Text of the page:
Tuesday, November 1, 2011
4th quarter rough diamond demand to decline by $1bn
Johannesburg. Fourth-quarter rough diamond demand will be about $1.2 billion less than the $4.6 billion sold in each of the first three quarters of the year, Israel Diamond Institute chairperson Moti Ganz said this week.
He explained that reduced demand for cheaper and small diamonds in the US was partly offset by strong demand from the Indian and Chinese domestic markets. “But the consumers in these new emerging markets demand larger and higher quality goods.”
However, Ganz, also the president of the International Diamond Manufacturers Association and the Israel Diamond Manufacturers Association, believed the industry’s “recovery is continuing”.
Even with the current “technical correction” in the rough supply make-up, he said, manufacturers would process some $16.9 billion rough diamonds this year, a 27 per cent increase over the $13.3 billion of 2010.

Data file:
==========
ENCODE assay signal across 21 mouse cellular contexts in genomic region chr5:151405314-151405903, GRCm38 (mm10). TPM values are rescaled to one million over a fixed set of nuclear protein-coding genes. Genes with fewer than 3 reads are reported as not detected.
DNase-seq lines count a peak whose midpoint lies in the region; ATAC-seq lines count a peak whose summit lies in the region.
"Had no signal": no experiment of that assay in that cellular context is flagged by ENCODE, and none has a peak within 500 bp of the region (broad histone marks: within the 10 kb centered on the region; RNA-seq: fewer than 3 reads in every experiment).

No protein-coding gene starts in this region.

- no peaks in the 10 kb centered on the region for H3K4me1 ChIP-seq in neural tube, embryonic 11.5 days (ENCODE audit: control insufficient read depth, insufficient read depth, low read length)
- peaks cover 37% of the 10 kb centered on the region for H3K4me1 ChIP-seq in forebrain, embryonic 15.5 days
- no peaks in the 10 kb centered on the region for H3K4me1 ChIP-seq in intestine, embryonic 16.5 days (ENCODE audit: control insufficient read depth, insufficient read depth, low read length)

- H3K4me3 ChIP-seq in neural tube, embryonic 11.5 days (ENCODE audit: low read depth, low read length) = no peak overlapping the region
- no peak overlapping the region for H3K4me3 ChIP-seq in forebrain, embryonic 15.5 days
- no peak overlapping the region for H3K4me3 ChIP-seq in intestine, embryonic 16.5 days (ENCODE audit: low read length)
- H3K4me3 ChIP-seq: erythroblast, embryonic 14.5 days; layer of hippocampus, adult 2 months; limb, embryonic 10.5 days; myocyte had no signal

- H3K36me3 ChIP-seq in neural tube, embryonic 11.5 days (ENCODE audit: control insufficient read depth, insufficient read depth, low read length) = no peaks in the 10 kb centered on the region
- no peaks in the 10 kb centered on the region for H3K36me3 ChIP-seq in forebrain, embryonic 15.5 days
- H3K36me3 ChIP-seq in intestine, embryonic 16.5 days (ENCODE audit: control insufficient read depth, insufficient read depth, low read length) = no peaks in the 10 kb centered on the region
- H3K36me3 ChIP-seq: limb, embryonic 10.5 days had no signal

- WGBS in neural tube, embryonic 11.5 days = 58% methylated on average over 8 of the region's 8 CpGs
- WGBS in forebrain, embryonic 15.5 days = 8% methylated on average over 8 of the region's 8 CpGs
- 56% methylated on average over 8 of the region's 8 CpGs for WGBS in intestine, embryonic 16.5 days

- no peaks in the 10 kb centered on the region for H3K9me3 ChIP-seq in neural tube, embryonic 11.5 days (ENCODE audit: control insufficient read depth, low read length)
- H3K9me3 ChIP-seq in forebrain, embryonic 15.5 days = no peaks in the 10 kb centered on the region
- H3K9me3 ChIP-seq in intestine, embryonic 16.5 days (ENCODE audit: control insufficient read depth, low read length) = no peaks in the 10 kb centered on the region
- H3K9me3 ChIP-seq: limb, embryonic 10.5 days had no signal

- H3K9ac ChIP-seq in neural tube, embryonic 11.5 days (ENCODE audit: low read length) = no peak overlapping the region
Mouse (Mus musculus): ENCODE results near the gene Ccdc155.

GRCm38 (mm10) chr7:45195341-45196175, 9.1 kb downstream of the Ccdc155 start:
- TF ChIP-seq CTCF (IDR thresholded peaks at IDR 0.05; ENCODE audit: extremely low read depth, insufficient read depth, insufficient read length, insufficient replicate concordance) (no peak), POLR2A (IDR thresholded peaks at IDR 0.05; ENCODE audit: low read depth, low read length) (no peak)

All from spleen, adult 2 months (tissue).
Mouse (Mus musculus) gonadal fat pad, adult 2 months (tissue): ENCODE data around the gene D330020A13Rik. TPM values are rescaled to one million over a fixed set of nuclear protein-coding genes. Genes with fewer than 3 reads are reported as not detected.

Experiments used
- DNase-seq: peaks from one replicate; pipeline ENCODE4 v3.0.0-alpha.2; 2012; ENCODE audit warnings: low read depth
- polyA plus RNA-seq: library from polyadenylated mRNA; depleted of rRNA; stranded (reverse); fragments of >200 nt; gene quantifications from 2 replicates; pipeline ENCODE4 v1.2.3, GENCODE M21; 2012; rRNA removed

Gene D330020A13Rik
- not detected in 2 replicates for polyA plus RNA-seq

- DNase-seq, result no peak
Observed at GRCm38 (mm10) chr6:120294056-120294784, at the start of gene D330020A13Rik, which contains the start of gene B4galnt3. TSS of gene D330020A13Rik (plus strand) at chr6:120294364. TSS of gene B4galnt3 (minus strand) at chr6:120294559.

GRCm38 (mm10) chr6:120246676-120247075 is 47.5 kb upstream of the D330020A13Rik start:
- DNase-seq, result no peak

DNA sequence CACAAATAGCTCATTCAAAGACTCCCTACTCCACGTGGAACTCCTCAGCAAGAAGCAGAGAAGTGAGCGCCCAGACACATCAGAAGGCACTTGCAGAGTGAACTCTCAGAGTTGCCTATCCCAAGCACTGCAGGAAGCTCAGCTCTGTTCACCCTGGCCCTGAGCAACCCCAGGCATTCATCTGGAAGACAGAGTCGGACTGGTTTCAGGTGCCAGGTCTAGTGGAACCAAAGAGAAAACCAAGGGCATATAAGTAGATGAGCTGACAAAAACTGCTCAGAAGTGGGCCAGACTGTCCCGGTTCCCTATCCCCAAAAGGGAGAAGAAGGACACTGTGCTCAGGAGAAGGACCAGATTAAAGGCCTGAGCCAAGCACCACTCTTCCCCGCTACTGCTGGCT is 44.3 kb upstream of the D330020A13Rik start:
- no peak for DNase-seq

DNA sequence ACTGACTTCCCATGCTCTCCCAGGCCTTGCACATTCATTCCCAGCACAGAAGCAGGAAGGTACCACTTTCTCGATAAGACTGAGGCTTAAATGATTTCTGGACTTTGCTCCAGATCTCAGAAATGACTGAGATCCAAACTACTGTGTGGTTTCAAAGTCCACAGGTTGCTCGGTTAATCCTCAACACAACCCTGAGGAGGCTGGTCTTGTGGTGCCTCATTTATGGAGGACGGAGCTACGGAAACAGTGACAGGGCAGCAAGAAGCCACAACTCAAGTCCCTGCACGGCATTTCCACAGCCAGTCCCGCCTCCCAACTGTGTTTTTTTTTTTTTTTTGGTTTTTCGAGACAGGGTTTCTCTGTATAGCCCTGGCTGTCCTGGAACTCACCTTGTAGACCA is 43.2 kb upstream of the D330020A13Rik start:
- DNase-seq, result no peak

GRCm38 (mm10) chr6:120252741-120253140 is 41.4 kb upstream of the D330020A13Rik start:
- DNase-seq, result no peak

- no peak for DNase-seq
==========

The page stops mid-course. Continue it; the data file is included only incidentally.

Expressed in polished wholesale prices, diamonds available to the jewellery sector would grow by about 5.3 per cent from $18.9 billion to $21.9 billion this year.“The changing consumption patterns require a shifting of manufacturing focus in the cutting centres, which partly explains the unease in the rough markets, in which certain (cheap) goods cannot find buyers even at two-digit marker discounts, while goods which are in demand are hard to find.”
Ganz lauded the decision by the Diamond Trading Company Botswana (DTCB), a 50/50 joint venture partnership between the government of Botswana and De Beers, to limit the next sight allocation to $300 million, following the previous sight of $440 million.
The DTCB network hosts ten sales of rough diamonds a year, called ‘sights’.“These reduced allocations will further help to calm the market, which has recently seen vacillating prices in light of changing consumption patterns,” comments Ganz.